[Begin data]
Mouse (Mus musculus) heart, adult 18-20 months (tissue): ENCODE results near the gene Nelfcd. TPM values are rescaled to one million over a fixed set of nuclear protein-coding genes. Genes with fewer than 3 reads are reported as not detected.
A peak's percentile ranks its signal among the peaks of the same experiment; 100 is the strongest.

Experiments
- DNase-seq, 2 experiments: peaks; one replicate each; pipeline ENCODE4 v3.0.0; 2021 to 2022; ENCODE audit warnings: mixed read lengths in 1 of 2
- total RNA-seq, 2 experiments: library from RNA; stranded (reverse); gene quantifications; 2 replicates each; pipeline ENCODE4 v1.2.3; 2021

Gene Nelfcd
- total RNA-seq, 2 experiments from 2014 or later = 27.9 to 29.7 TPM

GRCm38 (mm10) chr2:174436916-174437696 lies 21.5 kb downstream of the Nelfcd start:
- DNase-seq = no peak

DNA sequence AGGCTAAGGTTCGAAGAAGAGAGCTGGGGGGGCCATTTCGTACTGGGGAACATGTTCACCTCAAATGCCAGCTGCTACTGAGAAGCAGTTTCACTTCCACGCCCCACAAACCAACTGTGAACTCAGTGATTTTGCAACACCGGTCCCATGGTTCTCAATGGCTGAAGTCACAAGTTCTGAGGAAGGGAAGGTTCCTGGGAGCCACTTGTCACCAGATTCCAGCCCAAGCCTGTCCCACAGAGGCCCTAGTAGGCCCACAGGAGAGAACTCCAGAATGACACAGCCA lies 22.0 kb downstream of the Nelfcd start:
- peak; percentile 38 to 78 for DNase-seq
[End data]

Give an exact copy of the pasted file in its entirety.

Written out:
Mouse (Mus musculus) heart, adult 18-20 months (tissue): ENCODE results near the gene Nelfcd. TPM values are rescaled to one million over a fixed set of nuclear protein-coding genes. Genes with fewer than 3 reads are reported as not detected.
A peak's percentile ranks its signal among the peaks of the same experiment; 100 is the strongest.

Experiments
- DNase-seq, 2 experiments: peaks; one replicate each; pipeline ENCODE4 v3.0.0; 2021 to 2022; ENCODE audit warnings: mixed read lengths in 1 of 2
- total RNA-seq, 2 experiments: library from RNA; stranded (reverse); gene quantifications; 2 replicates each; pipeline ENCODE4 v1.2.3; 2021

Gene Nelfcd
- total RNA-seq, 2 experiments from 2014 or later = 27.9 to 29.7 TPM

GRCm38 (mm10) chr2:174436916-174437696 lies 21.5 kb downstream of the Nelfcd start:
- DNase-seq = no peak

DNA sequence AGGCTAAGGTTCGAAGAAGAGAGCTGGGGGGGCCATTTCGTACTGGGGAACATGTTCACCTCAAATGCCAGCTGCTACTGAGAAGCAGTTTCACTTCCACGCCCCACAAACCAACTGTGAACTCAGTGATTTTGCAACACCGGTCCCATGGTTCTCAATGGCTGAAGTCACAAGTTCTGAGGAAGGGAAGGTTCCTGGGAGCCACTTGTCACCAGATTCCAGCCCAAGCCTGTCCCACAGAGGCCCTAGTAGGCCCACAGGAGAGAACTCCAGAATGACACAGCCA lies 22.0 kb downstream of the Nelfcd start:
- peak; percentile 38 to 78 for DNase-seq